The UNGA held an informal briefing and a plenary discussion on opportunities and risks associated with rapid technological change.
Fabrizio Hochschild, UN Assistant Secretary-General for Strategic Coordination, outlined the UN Secretary-General's current initiatives to ensure that "frontier technologies" work for all.
In the plenary debate, UNGA President Espinosa emphasized the need to accelerate the development of low-carbon technologies in order to achieve the goal of limiting global warming to 1.5 degrees Celsius.
18 October 2018: The UN General Assembly (UNGA) held an informal briefing and a plenary discussion on opportunities and risks associated with rapid technological change, with a focus on the millions of people at risk of being “left behind” by technological development. Member States called for increased cooperation to both harness the positive and transformative power of technology to improve livelihoods, and address the security and development challenges it brings.
The UNGA’s meetings on the impact of rapid technological change on the achievement of the SDGs took place on 18 October 2018, at UN Headquarters in New York, US. The informal briefing was convened by UNGA President Maria Fernanda Espinosa Garces, after a session on the topic during the third UN Multi-stakeholder Forum on Science, Technology and Innovation for the SDGs (STI Forum) in June 2018.
Fabrizio Hochschild, UN Assistant Secretary-General for Strategic Coordination, outlined the UN Secretary-General’s current initiatives to ensure that “frontier technologies” work for all. He said Secretary-General Antonio Guterres has formulated the UN system’s first-ever internal strategy on new technologies, to define how the UN will support their use to accelerate achievement of 2030 Agenda and other mandates. The strategy sets out four commitments:
- Deepen the UN’s internal capacities and exposure to new technologies;
- Increase understanding, advocacy and dialogue around new technologies;
- Enhance UN system support to governments capacity for development; and
- Support dialogue on normative and cooperation frameworks in this area.
Hochschild reported that the Secretary-General has created an innovation lab in his Office to test ideas and build partnerships with technology companies to improve decision-making. He also established a high-level panel on digital cooperation, which plans to submit its report in the first half of 2019, with recommendations on digital values, principles, and methods and mechanisms of digital cooperation, as well as innovative examples of digital cooperation in data privacy, inclusive finance, and human rights in the digital age.
Shamika Sirimanne, UN Conference on Trade and Development (UNCTAD), presented UNCTAD’s publication titled, ‘Technology and Innovation Report 2018: Harnessing Frontier Technologies for Sustainable Development.’ The report outlines how developing countries can maximize the benefits and minimize the risks of the digital revolution.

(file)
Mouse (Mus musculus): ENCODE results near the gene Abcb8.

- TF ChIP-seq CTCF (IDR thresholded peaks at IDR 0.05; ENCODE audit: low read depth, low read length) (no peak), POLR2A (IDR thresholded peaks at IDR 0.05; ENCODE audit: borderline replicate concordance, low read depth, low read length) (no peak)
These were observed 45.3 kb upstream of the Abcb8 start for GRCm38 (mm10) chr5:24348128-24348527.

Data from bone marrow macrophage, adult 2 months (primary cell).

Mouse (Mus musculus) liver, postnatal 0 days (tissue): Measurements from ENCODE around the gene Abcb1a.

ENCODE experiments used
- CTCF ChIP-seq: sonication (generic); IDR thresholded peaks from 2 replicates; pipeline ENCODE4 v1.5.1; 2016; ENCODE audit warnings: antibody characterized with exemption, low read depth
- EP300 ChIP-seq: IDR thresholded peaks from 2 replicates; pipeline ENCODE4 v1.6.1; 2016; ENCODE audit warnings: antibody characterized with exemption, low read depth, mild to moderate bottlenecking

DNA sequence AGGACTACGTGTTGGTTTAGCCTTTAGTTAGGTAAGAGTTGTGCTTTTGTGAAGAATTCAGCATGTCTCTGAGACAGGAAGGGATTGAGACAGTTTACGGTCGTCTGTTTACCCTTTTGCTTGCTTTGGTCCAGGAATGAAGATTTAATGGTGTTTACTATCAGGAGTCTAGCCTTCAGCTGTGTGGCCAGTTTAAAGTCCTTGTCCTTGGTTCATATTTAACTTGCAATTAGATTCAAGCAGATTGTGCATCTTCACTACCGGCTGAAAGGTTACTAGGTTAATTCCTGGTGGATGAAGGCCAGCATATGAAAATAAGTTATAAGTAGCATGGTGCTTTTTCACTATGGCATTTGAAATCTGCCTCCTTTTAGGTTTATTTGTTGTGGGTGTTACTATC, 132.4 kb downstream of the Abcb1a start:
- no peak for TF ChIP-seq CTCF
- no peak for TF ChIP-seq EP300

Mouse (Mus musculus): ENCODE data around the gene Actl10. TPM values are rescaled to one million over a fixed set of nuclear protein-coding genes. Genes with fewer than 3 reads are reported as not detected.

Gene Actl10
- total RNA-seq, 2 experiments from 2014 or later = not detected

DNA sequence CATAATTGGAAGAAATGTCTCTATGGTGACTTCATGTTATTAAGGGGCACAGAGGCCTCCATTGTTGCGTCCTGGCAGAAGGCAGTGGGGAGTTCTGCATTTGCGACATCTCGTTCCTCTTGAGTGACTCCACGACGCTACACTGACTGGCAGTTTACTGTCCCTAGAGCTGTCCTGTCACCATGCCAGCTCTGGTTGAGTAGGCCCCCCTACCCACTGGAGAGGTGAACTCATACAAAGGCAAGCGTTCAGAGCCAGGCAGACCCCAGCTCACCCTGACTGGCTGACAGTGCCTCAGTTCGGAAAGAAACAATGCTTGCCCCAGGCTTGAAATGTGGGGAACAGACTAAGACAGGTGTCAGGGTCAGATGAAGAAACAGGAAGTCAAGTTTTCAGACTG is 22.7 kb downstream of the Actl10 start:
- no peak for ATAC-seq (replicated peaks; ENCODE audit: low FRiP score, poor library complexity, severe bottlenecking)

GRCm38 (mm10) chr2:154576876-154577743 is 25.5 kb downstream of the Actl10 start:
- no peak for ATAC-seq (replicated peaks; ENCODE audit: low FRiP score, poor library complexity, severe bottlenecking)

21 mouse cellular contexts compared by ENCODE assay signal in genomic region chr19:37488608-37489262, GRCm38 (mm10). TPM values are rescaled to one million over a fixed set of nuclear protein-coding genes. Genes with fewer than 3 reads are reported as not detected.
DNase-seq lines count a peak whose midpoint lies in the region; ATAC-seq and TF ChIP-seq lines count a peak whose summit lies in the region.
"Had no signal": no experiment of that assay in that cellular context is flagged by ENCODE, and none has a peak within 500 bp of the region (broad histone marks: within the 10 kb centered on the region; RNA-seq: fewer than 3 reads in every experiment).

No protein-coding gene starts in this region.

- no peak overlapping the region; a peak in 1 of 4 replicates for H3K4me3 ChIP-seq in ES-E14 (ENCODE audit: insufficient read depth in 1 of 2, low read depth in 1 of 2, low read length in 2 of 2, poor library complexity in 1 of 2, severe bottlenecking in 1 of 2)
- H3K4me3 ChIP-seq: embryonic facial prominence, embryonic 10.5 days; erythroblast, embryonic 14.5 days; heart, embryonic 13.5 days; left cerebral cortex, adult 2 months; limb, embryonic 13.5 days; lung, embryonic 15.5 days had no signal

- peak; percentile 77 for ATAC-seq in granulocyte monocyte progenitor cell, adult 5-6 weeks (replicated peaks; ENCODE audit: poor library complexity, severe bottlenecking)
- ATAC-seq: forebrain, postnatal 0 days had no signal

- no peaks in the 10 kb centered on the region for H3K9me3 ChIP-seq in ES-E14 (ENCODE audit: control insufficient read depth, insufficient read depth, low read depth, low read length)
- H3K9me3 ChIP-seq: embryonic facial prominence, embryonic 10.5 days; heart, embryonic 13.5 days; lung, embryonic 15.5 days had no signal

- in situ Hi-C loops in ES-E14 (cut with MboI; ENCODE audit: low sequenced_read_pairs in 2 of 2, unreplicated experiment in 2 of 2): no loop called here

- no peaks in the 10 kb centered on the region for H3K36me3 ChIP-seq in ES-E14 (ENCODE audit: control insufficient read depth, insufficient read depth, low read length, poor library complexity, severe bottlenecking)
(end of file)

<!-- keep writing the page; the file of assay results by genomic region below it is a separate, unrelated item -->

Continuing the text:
The co-chair of the 2018 STI Forum (Mexico), which is part of the UN’s Technology Facilitation Mechanism (TFM), highlighted key conclusions from that meeting including recommendations for the work of the sub-group on rapid technological change within the Inter-Agency Task Team on STI for the SDGs (IATT) of the TFM. He said the fourth STI Forum in 2019 should address “STI bottlenecks” in order to inform global follow-up and review under the UNGA.
Representatives of the UN Department of Economic and Social Affairs (DESA) informed participants about the World Economic and Social Survey 2018, and findings of the TFM and the UN Chief Economist on rapid technological change. For example, the growing use of cryptocurrency demands more electricity, and environmental considerations should be built into the design of emerging technologies, DESA noted.
In the formal plenary meeting on rapid technological change, President Espinosa emphasized the need to accelerate the development of low-carbon technologies in order to achieve the goal of limiting global warming to 1.5 degrees Celsius, as established in the Paris Agreement on climate change, and in light of SDG 13 (climate action). She pointed out that technological evolution can contribute to the creation of clean energy sources that are affordable for millions of people who are currently lacking an energy source. The President further underscored that certain technologies still under development, such as artificial intelligence (AI) or machine learning, require robust regulatory frameworks in order to face the challenges and risks that their use represent for the future of humanity, adding that “our organization cannot remain on the sidelines of this paradigm shift.”